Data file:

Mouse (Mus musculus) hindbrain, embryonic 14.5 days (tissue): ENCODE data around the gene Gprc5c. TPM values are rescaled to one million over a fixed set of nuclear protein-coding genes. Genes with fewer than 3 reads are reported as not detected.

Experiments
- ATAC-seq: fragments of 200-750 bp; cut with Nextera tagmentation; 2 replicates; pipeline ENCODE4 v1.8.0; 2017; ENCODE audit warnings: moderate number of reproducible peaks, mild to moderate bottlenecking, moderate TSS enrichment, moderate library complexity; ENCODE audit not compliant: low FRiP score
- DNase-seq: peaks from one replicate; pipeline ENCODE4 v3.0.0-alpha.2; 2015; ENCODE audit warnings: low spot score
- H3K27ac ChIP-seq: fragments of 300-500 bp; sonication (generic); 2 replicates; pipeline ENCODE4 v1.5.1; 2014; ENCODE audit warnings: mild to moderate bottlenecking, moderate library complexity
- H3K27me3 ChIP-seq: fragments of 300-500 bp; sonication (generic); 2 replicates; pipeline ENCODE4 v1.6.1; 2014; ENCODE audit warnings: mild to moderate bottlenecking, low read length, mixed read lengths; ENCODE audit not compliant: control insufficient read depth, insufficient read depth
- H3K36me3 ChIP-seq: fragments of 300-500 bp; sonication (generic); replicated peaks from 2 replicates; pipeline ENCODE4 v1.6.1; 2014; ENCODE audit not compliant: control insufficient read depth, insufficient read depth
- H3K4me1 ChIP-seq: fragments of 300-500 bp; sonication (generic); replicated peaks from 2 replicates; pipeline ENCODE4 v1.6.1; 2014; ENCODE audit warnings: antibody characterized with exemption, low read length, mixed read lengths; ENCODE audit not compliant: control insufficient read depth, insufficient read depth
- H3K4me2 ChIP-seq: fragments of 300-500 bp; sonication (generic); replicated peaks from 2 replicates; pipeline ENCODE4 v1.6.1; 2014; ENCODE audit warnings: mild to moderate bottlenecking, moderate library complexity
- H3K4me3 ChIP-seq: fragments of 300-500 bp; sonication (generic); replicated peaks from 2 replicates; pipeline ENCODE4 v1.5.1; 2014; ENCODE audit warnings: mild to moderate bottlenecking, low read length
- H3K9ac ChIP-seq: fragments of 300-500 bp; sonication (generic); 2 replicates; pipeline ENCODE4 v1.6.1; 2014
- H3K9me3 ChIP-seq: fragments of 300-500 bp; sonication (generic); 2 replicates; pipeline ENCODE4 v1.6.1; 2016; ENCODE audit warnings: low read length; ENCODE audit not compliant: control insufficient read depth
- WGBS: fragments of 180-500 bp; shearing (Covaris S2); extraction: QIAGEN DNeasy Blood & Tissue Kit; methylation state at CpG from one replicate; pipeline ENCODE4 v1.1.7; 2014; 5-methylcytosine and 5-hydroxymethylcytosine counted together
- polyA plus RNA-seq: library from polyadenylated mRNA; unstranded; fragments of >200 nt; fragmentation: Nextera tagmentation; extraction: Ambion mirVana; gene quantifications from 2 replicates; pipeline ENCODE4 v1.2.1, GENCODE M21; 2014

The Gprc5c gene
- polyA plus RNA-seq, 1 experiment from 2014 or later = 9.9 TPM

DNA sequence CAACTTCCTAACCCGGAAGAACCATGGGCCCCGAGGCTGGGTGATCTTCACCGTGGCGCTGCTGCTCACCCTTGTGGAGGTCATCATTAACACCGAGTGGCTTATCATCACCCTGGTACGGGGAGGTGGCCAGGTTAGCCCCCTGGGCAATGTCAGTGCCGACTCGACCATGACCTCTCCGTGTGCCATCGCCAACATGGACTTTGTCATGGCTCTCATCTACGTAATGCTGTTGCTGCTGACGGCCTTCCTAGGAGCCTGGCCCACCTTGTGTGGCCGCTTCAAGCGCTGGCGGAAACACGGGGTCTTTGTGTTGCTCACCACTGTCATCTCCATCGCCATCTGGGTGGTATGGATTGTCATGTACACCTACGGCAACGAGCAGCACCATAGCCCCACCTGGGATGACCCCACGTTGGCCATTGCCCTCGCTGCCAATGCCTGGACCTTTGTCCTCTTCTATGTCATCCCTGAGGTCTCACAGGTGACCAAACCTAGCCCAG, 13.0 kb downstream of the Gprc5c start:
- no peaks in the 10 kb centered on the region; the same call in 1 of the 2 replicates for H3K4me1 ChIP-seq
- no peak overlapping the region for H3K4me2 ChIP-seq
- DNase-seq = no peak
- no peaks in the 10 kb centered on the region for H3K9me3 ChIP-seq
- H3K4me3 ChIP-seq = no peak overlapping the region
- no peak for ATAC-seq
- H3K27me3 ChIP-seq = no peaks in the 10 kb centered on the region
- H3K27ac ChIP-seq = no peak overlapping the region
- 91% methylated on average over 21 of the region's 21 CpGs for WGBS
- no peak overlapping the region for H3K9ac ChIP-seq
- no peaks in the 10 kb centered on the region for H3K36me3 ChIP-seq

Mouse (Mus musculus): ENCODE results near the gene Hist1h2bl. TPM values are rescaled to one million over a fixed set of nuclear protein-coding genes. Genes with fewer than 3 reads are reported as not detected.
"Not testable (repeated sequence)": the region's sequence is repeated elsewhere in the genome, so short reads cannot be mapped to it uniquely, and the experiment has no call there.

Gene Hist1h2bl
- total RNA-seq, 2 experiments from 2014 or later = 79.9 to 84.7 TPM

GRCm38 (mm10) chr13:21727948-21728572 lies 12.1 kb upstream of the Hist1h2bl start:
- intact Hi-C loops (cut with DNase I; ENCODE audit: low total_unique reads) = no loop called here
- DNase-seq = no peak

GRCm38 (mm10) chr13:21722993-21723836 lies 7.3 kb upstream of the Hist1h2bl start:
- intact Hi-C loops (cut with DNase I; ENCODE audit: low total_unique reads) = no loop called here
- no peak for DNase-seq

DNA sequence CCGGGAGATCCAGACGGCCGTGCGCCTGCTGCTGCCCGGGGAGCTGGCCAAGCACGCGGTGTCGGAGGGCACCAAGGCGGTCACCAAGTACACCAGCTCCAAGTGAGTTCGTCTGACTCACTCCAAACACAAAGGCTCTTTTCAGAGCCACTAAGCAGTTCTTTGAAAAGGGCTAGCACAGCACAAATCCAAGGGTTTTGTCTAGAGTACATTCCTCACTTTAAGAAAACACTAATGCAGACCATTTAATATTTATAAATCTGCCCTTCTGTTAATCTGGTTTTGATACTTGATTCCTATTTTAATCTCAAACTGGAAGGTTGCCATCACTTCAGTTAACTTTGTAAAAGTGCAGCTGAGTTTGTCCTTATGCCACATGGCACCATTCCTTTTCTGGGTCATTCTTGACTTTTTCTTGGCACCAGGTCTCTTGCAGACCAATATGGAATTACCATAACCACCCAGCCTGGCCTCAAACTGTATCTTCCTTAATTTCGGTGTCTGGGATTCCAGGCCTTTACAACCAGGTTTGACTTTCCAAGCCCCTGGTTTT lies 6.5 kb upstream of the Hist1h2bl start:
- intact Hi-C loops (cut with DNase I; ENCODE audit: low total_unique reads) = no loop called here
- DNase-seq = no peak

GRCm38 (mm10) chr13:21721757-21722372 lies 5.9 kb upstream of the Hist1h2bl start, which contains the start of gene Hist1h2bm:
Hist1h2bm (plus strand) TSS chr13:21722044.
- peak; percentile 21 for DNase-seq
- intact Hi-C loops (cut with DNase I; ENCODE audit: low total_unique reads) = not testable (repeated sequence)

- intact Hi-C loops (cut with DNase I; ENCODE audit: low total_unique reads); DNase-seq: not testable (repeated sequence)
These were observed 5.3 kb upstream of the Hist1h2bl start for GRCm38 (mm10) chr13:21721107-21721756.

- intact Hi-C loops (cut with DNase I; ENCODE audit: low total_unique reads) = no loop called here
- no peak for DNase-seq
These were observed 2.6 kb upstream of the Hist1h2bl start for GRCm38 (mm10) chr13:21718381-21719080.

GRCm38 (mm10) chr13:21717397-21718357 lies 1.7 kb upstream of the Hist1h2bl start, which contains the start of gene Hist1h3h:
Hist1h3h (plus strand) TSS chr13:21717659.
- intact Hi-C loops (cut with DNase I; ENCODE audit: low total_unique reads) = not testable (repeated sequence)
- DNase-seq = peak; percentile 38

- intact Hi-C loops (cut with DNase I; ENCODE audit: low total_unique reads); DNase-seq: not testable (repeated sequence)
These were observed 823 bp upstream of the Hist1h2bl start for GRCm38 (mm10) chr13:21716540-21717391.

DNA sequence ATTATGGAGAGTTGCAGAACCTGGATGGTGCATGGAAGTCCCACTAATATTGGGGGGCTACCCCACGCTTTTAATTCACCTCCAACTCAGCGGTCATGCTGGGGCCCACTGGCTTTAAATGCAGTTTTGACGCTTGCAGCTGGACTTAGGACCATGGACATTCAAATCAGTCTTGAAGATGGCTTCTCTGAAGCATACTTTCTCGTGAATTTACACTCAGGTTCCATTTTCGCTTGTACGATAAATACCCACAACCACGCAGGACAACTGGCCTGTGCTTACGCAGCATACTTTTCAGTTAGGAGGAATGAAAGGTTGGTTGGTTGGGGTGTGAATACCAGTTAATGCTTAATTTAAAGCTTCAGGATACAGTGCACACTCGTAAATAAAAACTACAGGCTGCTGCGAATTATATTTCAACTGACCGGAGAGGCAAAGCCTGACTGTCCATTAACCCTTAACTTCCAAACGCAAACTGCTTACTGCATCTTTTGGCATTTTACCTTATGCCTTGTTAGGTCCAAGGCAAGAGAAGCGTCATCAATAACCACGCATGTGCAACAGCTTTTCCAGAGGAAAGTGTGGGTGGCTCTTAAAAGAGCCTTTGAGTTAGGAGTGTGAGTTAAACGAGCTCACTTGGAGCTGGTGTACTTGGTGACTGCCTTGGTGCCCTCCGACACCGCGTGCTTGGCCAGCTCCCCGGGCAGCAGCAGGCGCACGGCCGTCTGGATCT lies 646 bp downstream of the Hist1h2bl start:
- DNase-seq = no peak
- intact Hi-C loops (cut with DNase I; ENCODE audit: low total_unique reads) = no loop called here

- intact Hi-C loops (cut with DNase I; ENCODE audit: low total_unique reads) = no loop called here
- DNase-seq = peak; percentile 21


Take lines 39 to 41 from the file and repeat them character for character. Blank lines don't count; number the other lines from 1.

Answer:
DNA sequence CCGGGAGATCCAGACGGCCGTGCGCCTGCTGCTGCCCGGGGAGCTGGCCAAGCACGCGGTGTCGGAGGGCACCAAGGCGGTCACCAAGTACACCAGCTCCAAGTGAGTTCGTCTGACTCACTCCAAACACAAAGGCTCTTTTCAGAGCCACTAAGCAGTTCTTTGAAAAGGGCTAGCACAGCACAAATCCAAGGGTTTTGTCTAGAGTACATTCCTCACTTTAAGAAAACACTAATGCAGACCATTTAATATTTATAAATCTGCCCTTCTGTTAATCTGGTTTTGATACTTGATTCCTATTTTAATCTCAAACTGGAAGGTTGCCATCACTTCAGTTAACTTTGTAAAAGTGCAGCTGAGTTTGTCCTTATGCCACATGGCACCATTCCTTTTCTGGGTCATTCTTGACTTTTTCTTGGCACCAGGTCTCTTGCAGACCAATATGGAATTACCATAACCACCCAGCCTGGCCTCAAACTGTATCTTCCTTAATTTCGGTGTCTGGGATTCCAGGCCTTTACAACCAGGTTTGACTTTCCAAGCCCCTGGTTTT lies 6.5 kb upstream of the Hist1h2bl start:
- intact Hi-C loops (cut with DNase I; ENCODE audit: low total_unique reads) = no loop called here
- DNase-seq = no peak